Micro enterprises face different types of challenges due to issues related to finances, raw materials, marketing, and management, most of which are related to their small employee size [8] [9] [10] . It is important to note that, although similarities may exist, micro enterprises differ vastly from large enterprises. Thus, solutions implemented in large enterprises may not be appropriate for micro enterprises. Marketing literature predominantly focuses on the marketing capability of large and SMEs. Micro enterprises are often neglected by researchers. The current study aims to fill this research gap by understanding how micro manufacturing enterprises develop marketing capability.

Marketing Capability

Marketing capability has an important role in companies’ decision-making on especially market related topics [11] . Many definitions exist for marketing capability. For instance, Ripolles and Blesa define marketing capability ( [11] ) as “a firm’s skills and competences relating to market information gathering, sharing and dissemination throughout the organization; launching successful new products, and customer relationship and supplier relationship development.” On the other hand, Banterle [12] defines marketing capabilities as “the activities and the processes, involving market research, strategy, planning and evaluation, aimed at reaching the satisfaction of consumers’ preferences.” Marketing capability could also be defined as the “complex combination of the human resources or assets, market assets, and organisational assets of a firm” ( [4] ). In this study, we define marketing capability as a company’s ability to understand changing customer needs and to meet customers’ expectations using tangible and intangible assets.

Marketing capability is important for numerous reasons. Firstly, marketing capability is pivotal for understanding both the market and competitive environment [11] . It could confer key advantages in competitive environments, especially in terms of product differentiation [13] [14] . Indeed, marketing capability is a valuable source for competitive advantage [3] [11] [14] , since it allows a company to analyse competitors’ marketing strategies, and relevant market issues which can inform its own strategies. Well-developed and integrated marketing strategies can help companies to become more profitable. Companies with a highly developed marketing capability demonstrate a high level of performance [14] [15] . Further, a developed marketing capability enables companies to be more consumer-oriented which results in a better understanding of customers as well as development of successful marketing strategies according to customer needs and the market demands. It has been shown that strong relationships with customers can improve a company’s profitability as these relationships allow the company to better satisfy customers’ needs and focus on the most profitable customers [3] [11] . Different organisational activities related to marketing capability include market sensing capabilities; market research; market bonding capabilities, such as customer relationship management (CRM); spanning capabilities; information sharing and dissemination throughout the organization; coordination mechanisms to integrate market knowledge into internal processes, and activities to generate new market knowledge ( [11] ).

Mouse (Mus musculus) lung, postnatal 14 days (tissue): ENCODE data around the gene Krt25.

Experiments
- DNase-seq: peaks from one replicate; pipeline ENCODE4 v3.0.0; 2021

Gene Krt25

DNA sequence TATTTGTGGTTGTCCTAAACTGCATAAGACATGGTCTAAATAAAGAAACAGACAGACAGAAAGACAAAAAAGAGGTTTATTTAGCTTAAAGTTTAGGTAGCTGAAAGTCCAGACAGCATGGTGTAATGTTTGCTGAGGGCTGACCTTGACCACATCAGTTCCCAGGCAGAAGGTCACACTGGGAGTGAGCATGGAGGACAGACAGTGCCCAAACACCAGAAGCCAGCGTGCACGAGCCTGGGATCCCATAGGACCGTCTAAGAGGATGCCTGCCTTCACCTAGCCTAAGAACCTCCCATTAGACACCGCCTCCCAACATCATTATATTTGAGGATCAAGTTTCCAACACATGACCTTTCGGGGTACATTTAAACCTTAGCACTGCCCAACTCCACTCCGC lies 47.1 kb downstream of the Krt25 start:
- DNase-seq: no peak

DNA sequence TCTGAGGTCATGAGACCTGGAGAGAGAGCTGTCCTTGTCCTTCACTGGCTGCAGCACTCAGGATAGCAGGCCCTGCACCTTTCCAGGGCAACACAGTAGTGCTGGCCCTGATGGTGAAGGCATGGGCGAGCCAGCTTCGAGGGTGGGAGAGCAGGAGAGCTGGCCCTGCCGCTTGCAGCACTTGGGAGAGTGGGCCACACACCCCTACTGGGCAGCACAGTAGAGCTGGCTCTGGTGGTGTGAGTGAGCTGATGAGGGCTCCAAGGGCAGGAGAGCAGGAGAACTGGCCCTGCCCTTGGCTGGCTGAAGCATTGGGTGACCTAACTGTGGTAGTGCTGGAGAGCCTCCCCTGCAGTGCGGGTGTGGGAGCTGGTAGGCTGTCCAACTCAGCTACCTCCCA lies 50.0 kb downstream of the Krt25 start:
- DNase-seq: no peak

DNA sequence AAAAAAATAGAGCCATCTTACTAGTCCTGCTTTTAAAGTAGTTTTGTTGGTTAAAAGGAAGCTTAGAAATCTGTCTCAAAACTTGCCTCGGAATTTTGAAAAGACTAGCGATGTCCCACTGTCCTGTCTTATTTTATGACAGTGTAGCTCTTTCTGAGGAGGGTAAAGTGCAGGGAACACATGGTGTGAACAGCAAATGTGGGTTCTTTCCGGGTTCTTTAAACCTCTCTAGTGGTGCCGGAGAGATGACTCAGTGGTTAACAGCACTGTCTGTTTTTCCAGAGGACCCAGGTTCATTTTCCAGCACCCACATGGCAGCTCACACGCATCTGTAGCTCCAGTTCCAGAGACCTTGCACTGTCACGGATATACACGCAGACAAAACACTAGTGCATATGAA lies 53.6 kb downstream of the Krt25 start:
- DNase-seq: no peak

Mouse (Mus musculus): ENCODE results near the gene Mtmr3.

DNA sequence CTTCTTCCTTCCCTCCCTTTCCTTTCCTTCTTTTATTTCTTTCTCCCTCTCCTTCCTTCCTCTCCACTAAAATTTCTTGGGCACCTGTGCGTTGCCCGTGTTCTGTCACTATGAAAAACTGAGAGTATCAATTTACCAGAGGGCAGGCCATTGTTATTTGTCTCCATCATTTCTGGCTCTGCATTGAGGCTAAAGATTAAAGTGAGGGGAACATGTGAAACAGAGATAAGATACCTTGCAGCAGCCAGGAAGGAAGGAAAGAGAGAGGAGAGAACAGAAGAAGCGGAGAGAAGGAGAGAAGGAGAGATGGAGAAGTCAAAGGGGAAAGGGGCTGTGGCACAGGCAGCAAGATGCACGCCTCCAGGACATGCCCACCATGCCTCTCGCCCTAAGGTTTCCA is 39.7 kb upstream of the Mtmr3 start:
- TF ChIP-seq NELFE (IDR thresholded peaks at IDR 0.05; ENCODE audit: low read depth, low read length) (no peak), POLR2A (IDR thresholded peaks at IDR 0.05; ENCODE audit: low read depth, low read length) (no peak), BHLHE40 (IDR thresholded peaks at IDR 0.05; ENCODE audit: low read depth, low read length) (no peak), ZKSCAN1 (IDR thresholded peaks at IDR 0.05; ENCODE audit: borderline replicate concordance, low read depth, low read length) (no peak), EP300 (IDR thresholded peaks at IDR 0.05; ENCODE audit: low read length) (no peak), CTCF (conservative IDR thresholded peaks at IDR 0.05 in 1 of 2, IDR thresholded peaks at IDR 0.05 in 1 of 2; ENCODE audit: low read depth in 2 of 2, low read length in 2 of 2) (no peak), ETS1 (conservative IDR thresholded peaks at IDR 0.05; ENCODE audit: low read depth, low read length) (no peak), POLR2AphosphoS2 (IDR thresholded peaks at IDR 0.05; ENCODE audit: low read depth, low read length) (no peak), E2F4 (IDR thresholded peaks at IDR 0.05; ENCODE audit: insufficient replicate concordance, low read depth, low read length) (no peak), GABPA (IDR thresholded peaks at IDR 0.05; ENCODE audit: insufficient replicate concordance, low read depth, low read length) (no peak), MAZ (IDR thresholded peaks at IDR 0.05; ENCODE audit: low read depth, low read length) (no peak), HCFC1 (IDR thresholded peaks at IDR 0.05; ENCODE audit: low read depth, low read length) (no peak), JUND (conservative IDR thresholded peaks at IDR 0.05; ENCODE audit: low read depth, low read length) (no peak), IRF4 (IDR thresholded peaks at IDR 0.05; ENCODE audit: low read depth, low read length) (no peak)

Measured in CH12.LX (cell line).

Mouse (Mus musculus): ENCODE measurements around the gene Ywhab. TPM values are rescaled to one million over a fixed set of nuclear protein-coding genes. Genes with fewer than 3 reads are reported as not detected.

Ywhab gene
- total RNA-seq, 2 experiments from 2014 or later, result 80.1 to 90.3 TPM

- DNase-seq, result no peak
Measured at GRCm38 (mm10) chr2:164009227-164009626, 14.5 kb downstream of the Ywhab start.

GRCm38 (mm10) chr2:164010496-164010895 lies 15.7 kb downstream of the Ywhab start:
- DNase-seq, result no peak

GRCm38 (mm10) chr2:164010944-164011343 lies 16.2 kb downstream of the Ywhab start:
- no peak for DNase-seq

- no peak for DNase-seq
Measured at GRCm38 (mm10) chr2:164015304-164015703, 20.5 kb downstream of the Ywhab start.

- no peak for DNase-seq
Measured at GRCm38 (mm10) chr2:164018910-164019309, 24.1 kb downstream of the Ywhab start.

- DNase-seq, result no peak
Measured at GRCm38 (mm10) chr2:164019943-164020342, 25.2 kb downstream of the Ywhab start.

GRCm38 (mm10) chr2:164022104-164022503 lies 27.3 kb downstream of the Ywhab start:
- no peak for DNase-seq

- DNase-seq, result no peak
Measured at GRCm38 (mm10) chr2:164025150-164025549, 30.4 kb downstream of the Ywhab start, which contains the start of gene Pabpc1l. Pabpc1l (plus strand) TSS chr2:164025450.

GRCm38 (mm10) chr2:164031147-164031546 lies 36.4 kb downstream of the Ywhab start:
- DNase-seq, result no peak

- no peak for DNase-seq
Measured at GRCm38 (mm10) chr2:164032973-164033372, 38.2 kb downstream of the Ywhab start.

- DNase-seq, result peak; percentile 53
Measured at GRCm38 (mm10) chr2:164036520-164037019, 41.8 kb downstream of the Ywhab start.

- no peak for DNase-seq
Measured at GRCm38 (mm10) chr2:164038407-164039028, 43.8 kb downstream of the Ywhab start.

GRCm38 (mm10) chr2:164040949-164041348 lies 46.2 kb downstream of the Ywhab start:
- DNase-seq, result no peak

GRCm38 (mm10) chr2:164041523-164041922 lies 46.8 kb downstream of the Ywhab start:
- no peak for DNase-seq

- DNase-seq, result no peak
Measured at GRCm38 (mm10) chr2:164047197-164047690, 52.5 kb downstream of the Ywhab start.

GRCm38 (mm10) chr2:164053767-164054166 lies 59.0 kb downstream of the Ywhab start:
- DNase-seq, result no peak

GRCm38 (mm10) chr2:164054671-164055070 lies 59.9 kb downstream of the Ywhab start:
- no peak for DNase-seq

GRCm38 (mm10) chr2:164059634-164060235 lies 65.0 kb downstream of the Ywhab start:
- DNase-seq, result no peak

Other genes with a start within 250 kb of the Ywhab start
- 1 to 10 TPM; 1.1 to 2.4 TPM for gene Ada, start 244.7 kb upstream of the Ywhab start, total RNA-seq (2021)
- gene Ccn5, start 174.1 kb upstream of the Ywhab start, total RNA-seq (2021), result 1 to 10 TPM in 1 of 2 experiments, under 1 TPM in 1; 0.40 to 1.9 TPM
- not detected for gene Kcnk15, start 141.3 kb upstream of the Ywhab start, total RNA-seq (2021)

Current marketing literature provides essential knowledge to understand the development of marketing capabilities in large and SMEs; however, to our knowledge, there is no research on the development of marketing capabilities in Micro manufacturing enterprises. Thus, the following research question is formulated to fulfil the gap in the literature:

How do micro manufacturing enterprises develop their marketing capability?

A conceptual framework and propositions were formulated to address this research question. Both internal and external factors affect the marketing capability of companies [15] , which is directly related to physical, market, human and organisational resources available to a company [12] . In turn, these resources are influenced by both internal and external factors [4] . Market and technological conditions count as external factors; whereas, organisational and marketing adaptations are internal factors. In this study, both the internal and external dimensions were analysed for their contribution to marketing capability of micro enterprises.